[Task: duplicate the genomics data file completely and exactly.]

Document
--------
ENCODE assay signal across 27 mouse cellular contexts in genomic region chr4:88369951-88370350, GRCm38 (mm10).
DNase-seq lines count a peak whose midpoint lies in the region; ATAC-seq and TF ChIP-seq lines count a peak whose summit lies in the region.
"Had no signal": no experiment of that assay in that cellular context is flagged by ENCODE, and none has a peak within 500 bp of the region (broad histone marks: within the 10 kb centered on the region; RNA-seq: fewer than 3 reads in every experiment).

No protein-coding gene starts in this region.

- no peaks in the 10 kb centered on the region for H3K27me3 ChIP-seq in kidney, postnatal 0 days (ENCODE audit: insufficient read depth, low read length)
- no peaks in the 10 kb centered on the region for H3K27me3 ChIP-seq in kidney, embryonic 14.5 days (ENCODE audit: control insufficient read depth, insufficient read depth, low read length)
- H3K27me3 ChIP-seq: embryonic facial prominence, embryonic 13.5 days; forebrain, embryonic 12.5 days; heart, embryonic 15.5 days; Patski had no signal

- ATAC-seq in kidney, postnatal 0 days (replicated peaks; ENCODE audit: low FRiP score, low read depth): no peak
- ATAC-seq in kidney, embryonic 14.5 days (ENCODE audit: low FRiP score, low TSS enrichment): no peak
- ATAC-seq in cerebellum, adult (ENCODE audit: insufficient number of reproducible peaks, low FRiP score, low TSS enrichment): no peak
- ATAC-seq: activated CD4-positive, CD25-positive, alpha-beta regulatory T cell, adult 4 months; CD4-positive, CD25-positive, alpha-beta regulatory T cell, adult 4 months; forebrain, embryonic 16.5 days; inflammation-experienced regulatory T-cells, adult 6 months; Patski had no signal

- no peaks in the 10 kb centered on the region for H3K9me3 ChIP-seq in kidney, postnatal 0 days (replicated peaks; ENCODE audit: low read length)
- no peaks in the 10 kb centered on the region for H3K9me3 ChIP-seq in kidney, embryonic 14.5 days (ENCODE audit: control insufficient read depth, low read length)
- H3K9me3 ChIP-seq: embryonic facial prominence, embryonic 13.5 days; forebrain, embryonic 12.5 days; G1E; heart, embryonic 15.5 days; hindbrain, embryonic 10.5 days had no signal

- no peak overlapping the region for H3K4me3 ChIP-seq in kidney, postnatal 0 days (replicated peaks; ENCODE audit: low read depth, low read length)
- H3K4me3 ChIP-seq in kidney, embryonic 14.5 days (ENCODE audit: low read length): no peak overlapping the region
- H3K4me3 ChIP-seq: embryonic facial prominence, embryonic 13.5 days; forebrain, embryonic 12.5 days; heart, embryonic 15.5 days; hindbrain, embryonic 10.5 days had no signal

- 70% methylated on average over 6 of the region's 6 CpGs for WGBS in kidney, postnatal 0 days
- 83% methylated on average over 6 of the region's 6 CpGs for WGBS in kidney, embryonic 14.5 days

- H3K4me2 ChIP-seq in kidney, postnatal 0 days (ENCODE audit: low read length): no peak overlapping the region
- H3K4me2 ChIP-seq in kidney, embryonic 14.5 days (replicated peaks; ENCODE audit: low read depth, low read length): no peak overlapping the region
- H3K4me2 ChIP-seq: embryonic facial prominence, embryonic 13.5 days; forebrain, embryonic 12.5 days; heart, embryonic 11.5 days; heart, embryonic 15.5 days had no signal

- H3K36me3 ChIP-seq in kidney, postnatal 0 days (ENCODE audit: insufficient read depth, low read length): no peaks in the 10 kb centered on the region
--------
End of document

ENCODE assay signal across 27 mouse cellular contexts in genomic region chr4:88369951-88370350, GRCm38 (mm10).
DNase-seq lines count a peak whose midpoint lies in the region; ATAC-seq and TF ChIP-seq lines count a peak whose summit lies in the region.
"Had no signal": no experiment of that assay in that cellular context is flagged by ENCODE, and none has a peak within 500 bp of the region (broad histone marks: within the 10 kb centered on the region; RNA-seq: fewer than 3 reads in every experiment).

No protein-coding gene starts in this region.

- no peaks in the 10 kb centered on the region for H3K27me3 ChIP-seq in kidney, postnatal 0 days (ENCODE audit: insufficient read depth, low read length)
- no peaks in the 10 kb centered on the region for H3K27me3 ChIP-seq in kidney, embryonic 14.5 days (ENCODE audit: control insufficient read depth, insufficient read depth, low read length)
- H3K27me3 ChIP-seq: embryonic facial prominence, embryonic 13.5 days; forebrain, embryonic 12.5 days; heart, embryonic 15.5 days; Patski had no signal

- ATAC-seq in kidney, postnatal 0 days (replicated peaks; ENCODE audit: low FRiP score, low read depth): no peak
- ATAC-seq in kidney, embryonic 14.5 days (ENCODE audit: low FRiP score, low TSS enrichment): no peak
- ATAC-seq in cerebellum, adult (ENCODE audit: insufficient number of reproducible peaks, low FRiP score, low TSS enrichment): no peak
- ATAC-seq: activated CD4-positive, CD25-positive, alpha-beta regulatory T cell, adult 4 months; CD4-positive, CD25-positive, alpha-beta regulatory T cell, adult 4 months; forebrain, embryonic 16.5 days; inflammation-experienced regulatory T-cells, adult 6 months; Patski had no signal

- no peaks in the 10 kb centered on the region for H3K9me3 ChIP-seq in kidney, postnatal 0 days (replicated peaks; ENCODE audit: low read length)
- no peaks in the 10 kb centered on the region for H3K9me3 ChIP-seq in kidney, embryonic 14.5 days (ENCODE audit: control insufficient read depth, low read length)
- H3K9me3 ChIP-seq: embryonic facial prominence, embryonic 13.5 days; forebrain, embryonic 12.5 days; G1E; heart, embryonic 15.5 days; hindbrain, embryonic 10.5 days had no signal

- no peak overlapping the region for H3K4me3 ChIP-seq in kidney, postnatal 0 days (replicated peaks; ENCODE audit: low read depth, low read length)
- H3K4me3 ChIP-seq in kidney, embryonic 14.5 days (ENCODE audit: low read length): no peak overlapping the region
- H3K4me3 ChIP-seq: embryonic facial prominence, embryonic 13.5 days; forebrain, embryonic 12.5 days; heart, embryonic 15.5 days; hindbrain, embryonic 10.5 days had no signal

- 70% methylated on average over 6 of the region's 6 CpGs for WGBS in kidney, postnatal 0 days
- 83% methylated on average over 6 of the region's 6 CpGs for WGBS in kidney, embryonic 14.5 days

- H3K4me2 ChIP-seq in kidney, postnatal 0 days (ENCODE audit: low read length): no peak overlapping the region
- H3K4me2 ChIP-seq in kidney, embryonic 14.5 days (replicated peaks; ENCODE audit: low read depth, low read length): no peak overlapping the region
- H3K4me2 ChIP-seq: embryonic facial prominence, embryonic 13.5 days; forebrain, embryonic 12.5 days; heart, embryonic 11.5 days; heart, embryonic 15.5 days had no signal

- H3K36me3 ChIP-seq in kidney, postnatal 0 days (ENCODE audit: insufficient read depth, low read length): no peaks in the 10 kb centered on the region